The last in-house career job I held was sixteen years ago. I was an eager young marketing professional at a growing healthcare software company based in the San Francisco Bay area. The head of our department was a charismatic and experienced Sales and Marketing Vice President we’ll call “Joe”.
Top leadership at the company changed and Joe couldn’t go along with less-than-ethical orders. When he stood up for what he felt was right, he was “reassigned” to the role of International Sales.
Now Joe was actually excited about the prospect of building an international sales operation for the company. There was great potential for the company’s products in international markets. He quickly began building a sale pipeline with hospitals and health systems around the world. But before the sales potential could be realized, the company leadership gave Joe his termination notice. The newly formed International Sales Department quickly died away, along with that untapped potential.
The takeaway from Joe’s tale: without management commitment, you might as well skip the internationalization effort all together. International markets require dedication and a long-term strategy of revenue growth and expansion. If management cannot see that growth potential, it will be undermined at the first convenient time to fire a vice president who is out of favor or to cut costs before leadership performance is measured.
How do you know if you have management commitment?
1. International operations are integrated into the whole company
There are many tales of an enterprising young professional who asks for permission to pursue an international sales opportunity and uncovers a huge overseas market. What usually happens next is that the company’s leaders say “yes” to the sales opportunity and even to future international sales. It’s a short-term gain, so why not?
Now it’s a few years later and that enterprising young professional has grown this market segment into 20 or 30% of the company’s overall business. What a great international business success story, right?
Here’s where the problem bubbles up: As the business segment grows, the young marketer asks for additional internal resources to keep pace with the growing opportunity. But management still sees the international efforts as a side project to their core market. They don’t incorporate the internationalization into their overall strategy and operations. Eventually the talented young marketer leaves the company in frustration and takes a better job somewhere else. The international business quickly fades away, along with the long-term potential for revenue and profits.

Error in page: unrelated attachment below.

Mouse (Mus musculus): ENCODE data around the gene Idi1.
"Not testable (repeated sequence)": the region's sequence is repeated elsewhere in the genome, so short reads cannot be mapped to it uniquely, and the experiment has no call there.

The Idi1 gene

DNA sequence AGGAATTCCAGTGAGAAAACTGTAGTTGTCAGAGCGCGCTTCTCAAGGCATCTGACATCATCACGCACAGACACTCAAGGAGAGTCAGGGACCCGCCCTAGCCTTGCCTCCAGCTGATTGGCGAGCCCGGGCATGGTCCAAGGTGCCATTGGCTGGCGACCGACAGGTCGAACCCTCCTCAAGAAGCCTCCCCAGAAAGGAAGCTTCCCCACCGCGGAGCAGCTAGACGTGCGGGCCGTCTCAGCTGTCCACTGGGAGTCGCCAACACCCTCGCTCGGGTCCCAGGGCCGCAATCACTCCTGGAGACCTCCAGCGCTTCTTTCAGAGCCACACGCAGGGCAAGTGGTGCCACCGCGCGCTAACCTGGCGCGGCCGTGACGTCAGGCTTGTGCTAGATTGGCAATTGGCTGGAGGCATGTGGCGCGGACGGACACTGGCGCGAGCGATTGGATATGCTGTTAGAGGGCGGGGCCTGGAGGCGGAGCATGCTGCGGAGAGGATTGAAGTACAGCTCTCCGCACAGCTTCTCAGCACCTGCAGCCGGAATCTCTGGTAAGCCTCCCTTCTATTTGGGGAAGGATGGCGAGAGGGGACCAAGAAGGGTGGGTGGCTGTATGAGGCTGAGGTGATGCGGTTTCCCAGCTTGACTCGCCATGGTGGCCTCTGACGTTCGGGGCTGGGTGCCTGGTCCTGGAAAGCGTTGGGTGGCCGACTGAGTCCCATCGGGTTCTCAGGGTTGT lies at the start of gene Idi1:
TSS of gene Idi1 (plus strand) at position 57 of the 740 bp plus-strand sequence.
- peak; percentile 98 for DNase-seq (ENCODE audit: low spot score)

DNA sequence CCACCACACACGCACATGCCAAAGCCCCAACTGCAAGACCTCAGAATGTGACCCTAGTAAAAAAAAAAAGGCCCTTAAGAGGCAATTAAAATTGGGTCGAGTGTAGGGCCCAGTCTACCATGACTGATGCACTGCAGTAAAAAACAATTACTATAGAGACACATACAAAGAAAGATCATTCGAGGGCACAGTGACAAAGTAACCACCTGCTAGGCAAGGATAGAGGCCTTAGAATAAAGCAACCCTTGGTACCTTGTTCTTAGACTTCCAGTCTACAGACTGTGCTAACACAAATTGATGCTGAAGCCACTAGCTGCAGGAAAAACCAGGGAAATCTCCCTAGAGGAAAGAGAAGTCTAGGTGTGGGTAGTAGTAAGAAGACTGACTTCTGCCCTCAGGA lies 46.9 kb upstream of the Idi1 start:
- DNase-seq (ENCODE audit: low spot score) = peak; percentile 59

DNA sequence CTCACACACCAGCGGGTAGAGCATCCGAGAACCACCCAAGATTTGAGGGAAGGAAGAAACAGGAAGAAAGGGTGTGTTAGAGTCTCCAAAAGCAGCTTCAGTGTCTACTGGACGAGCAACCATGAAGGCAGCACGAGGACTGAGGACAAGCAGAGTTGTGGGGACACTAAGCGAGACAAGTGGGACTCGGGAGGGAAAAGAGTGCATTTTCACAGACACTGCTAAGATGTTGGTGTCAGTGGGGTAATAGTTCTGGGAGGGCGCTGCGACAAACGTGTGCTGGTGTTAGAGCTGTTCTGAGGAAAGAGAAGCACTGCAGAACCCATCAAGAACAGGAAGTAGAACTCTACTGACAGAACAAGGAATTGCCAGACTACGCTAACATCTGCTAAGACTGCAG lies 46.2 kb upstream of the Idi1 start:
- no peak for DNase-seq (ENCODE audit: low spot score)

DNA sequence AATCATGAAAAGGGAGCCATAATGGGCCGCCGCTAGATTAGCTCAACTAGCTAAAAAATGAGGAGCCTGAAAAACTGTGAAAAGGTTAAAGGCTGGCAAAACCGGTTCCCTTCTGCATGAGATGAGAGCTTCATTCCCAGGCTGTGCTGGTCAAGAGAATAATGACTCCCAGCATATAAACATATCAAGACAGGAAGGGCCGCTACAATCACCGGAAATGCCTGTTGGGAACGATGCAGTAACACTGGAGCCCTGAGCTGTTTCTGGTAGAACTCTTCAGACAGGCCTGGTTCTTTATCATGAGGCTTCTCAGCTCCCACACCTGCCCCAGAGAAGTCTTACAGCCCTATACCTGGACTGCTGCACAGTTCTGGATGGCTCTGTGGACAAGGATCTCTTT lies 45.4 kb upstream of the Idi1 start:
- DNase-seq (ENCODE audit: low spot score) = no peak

2. Top Company Leaders Are Engaged in International Responsibilities
When new markets are being opened around the world, the President/CEO should be traveling to the new markets and meeting key partners, government officials and potential clients. This is especially true in markets where a position’s title is everything. By not going, the head of the company is telling the market that their commitment is questionable, which actually is very likely. If your company president cannot travel to India, China or Canada because of preconceived notions of what he will find, he will be unlikely to support you later when more complex business issues arise.
3. Planning for a Long-Term Return on Investment
International markets are a long-term growth accelerator. But it takes a great deal of time to make the right connections, learn about the market and the new potential customers, and control costs. Rarely are international markets profitable in their first year. Now by Year Five, these markets could very well be the driver of your business. But a company leader who consistently brings up ROI as a point of failure when the expansion has just started? This is a manager whose commitment is waning. Beware.
I hope you found this article useful. For more information about doing business internationally, please read more of The International Entrepreneur Articles.
Best of success to you in all of your business ventures,